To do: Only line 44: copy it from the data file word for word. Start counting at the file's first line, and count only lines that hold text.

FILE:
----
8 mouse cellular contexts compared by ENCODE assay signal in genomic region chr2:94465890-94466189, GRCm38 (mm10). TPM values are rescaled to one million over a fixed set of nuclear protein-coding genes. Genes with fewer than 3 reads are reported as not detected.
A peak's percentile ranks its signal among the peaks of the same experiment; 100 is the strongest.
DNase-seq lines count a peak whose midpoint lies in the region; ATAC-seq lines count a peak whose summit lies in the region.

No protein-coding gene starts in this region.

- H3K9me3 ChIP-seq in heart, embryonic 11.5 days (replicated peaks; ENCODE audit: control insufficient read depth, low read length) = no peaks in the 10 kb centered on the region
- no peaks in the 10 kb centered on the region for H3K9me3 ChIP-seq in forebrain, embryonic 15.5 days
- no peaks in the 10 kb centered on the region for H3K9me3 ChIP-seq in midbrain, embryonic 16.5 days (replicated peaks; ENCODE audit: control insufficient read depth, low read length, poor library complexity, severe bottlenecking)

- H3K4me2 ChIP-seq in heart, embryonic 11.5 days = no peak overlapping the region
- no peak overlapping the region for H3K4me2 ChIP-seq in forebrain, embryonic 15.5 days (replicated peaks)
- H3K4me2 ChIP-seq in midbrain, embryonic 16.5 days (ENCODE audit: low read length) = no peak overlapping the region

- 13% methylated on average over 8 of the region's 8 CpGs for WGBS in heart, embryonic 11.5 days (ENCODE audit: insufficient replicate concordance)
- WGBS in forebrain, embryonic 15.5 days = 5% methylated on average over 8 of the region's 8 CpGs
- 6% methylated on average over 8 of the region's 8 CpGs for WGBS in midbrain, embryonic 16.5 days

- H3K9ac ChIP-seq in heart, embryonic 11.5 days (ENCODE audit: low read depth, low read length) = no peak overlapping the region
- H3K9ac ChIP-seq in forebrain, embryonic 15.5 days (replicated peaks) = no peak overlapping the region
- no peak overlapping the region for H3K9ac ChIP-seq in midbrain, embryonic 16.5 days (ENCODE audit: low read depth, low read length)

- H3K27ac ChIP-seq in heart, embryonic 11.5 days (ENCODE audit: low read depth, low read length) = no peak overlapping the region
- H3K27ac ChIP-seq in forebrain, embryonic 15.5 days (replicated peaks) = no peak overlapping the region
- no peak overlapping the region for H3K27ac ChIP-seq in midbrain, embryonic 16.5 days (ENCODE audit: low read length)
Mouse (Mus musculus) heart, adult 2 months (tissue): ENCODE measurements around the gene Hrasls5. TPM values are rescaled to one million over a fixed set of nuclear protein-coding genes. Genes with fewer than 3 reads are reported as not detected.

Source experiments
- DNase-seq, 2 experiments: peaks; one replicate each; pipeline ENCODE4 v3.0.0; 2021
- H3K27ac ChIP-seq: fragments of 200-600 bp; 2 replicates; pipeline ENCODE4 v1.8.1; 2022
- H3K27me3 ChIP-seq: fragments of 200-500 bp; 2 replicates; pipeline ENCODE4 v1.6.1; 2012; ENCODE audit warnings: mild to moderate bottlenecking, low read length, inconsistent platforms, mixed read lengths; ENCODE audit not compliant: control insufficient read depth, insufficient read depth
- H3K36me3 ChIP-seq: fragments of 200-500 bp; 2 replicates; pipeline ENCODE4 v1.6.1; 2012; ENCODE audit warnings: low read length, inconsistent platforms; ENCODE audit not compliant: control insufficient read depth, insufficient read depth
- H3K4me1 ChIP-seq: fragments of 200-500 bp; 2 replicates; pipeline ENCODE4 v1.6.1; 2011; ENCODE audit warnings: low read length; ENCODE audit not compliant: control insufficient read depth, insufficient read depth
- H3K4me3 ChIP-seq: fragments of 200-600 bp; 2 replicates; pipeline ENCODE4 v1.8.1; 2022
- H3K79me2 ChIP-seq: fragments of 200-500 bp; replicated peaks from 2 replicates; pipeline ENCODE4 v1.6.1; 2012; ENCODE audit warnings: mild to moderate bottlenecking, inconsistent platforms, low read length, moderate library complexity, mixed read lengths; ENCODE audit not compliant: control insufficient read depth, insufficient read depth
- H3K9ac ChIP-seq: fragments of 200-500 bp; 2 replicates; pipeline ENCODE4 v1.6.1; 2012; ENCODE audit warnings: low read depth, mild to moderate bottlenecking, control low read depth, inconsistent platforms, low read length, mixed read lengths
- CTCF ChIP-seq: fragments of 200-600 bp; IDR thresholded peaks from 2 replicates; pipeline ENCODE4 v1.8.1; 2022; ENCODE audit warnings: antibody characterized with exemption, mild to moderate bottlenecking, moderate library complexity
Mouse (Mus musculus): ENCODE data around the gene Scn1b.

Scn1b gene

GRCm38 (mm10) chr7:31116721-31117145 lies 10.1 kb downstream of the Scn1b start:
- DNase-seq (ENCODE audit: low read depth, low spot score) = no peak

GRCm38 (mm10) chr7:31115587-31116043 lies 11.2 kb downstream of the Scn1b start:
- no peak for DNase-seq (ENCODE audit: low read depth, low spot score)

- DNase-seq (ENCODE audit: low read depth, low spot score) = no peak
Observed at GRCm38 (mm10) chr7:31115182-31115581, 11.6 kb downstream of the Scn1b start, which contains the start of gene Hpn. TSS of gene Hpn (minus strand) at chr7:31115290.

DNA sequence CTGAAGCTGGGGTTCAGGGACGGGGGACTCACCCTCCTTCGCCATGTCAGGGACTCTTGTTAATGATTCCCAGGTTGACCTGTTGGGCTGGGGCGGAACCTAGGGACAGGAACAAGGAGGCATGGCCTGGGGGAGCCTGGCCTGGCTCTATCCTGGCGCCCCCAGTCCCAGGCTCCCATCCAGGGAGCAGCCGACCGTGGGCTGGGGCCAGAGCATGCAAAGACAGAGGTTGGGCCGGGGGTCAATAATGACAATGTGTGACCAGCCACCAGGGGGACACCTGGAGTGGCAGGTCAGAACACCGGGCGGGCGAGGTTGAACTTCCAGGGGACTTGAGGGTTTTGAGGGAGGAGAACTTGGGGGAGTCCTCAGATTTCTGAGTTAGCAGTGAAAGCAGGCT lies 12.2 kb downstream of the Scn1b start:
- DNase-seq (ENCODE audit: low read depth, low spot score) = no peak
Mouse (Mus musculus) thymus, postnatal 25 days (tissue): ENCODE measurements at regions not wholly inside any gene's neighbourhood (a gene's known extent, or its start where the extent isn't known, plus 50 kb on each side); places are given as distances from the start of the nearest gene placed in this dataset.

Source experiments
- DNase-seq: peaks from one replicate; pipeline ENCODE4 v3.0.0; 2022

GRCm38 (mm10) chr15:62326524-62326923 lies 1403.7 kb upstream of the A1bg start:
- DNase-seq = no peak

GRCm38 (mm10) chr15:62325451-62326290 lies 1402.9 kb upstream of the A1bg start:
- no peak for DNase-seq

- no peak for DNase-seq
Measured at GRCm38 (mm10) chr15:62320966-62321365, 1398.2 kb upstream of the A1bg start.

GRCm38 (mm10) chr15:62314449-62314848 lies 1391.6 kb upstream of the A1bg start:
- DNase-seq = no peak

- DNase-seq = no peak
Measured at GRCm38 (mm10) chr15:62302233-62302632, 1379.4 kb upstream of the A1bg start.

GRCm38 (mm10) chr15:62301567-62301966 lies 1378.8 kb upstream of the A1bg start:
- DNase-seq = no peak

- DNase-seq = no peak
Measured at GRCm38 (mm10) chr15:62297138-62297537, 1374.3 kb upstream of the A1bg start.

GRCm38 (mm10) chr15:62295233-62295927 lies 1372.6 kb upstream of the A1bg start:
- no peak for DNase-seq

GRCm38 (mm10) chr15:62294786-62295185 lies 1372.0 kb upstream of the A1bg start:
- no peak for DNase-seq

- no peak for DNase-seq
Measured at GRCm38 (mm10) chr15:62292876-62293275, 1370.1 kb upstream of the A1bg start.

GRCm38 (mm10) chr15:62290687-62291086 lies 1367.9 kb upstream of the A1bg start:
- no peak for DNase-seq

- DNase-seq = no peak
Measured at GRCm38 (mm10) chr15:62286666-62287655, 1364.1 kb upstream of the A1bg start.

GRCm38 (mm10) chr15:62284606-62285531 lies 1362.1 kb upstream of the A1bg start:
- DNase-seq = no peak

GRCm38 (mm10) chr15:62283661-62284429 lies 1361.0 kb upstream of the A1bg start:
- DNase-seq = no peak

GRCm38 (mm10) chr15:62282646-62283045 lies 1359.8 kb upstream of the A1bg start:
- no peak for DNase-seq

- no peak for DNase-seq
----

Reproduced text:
GRCm38 (mm10) chr15:62326524-62326923 lies 1403.7 kb upstream of the A1bg start: